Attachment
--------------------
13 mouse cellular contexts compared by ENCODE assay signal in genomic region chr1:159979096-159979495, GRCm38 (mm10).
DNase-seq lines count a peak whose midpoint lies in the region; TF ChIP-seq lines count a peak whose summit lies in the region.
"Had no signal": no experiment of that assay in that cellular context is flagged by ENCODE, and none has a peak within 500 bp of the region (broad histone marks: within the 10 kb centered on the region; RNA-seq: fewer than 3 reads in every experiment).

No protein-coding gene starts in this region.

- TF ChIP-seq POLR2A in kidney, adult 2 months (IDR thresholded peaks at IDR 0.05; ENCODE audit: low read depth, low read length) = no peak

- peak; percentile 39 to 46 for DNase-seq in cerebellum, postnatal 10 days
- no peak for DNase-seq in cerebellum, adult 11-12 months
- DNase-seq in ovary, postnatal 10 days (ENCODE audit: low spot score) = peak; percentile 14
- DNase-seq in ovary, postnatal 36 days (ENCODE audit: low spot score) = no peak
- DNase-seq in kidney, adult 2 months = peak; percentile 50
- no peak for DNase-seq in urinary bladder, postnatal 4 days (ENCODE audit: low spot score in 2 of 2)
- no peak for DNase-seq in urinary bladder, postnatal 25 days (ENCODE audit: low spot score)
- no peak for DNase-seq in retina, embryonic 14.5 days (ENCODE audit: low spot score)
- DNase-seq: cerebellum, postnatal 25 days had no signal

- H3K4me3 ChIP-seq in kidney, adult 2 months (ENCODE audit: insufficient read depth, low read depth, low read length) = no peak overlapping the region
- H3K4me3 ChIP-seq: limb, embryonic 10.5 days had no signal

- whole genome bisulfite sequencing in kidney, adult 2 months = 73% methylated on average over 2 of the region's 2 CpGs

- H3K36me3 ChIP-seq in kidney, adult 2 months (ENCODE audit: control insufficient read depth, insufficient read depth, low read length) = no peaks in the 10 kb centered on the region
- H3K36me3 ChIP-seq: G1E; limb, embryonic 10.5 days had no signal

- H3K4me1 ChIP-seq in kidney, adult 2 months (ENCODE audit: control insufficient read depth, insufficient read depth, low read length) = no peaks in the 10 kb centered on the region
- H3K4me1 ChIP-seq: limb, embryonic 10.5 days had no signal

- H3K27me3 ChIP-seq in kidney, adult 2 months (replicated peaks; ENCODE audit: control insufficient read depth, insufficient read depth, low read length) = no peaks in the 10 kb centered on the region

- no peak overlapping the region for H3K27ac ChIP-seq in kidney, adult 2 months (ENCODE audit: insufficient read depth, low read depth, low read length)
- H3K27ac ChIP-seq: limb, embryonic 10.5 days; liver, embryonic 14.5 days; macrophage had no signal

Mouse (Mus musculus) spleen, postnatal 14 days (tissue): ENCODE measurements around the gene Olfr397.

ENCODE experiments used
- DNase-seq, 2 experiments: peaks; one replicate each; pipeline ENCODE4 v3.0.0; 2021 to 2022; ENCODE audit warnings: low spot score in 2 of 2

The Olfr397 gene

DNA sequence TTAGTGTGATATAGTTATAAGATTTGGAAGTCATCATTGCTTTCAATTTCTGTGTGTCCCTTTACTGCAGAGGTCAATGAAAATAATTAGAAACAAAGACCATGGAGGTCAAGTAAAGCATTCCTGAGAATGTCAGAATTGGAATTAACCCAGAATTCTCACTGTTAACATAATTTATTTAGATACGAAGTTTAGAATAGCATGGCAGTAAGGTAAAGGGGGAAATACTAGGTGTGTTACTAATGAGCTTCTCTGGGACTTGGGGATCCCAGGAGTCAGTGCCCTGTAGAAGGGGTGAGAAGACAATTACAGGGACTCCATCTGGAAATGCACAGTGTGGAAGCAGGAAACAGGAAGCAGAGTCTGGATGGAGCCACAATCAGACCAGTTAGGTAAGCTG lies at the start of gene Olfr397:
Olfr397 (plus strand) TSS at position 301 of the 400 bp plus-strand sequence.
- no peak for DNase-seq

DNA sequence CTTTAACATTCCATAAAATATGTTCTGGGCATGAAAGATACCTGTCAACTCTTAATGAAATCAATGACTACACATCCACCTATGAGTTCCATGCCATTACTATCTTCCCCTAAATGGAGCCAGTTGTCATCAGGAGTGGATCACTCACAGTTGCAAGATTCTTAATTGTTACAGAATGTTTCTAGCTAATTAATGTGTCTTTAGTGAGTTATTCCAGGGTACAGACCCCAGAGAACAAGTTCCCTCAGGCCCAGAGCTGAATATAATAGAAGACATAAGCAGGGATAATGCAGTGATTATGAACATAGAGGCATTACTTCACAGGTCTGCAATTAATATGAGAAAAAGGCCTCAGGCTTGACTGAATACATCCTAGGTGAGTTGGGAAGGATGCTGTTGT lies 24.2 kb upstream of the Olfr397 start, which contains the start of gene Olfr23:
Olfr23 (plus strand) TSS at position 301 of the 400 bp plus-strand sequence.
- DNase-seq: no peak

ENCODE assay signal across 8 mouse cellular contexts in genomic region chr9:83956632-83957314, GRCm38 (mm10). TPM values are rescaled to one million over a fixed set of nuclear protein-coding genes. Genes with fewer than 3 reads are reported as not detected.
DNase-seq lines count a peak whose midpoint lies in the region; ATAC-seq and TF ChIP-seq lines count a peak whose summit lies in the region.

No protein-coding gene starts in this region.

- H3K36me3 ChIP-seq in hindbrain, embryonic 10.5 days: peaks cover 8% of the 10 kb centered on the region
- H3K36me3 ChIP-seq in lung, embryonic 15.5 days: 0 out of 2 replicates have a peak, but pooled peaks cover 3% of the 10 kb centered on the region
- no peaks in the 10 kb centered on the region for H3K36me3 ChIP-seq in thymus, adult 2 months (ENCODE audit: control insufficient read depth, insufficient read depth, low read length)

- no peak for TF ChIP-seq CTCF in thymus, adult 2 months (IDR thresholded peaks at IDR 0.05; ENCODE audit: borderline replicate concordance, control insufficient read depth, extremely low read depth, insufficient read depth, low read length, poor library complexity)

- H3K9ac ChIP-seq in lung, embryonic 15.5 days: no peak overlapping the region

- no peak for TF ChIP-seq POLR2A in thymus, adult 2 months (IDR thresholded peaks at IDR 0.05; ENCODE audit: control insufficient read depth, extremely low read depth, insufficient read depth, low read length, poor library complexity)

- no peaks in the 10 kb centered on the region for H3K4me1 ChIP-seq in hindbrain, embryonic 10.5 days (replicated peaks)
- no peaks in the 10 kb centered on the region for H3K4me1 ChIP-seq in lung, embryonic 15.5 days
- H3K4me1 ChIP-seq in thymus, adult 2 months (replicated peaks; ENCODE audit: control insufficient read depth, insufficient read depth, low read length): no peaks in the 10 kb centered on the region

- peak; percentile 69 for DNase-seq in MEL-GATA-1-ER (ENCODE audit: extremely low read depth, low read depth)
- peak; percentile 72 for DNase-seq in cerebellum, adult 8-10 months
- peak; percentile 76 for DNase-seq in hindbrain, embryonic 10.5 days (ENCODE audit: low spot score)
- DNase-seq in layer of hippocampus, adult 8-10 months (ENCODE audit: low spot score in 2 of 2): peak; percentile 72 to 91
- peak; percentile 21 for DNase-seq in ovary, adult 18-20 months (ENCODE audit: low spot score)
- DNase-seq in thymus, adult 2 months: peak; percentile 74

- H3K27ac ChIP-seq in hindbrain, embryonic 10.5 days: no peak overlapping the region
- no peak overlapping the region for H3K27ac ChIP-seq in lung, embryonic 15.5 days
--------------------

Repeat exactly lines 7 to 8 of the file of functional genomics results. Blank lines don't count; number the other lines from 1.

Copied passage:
- no peak for DNase-seq in cerebellum, adult 11-12 months
- DNase-seq in ovary, postnatal 10 days (ENCODE audit: low spot score) = peak; percentile 14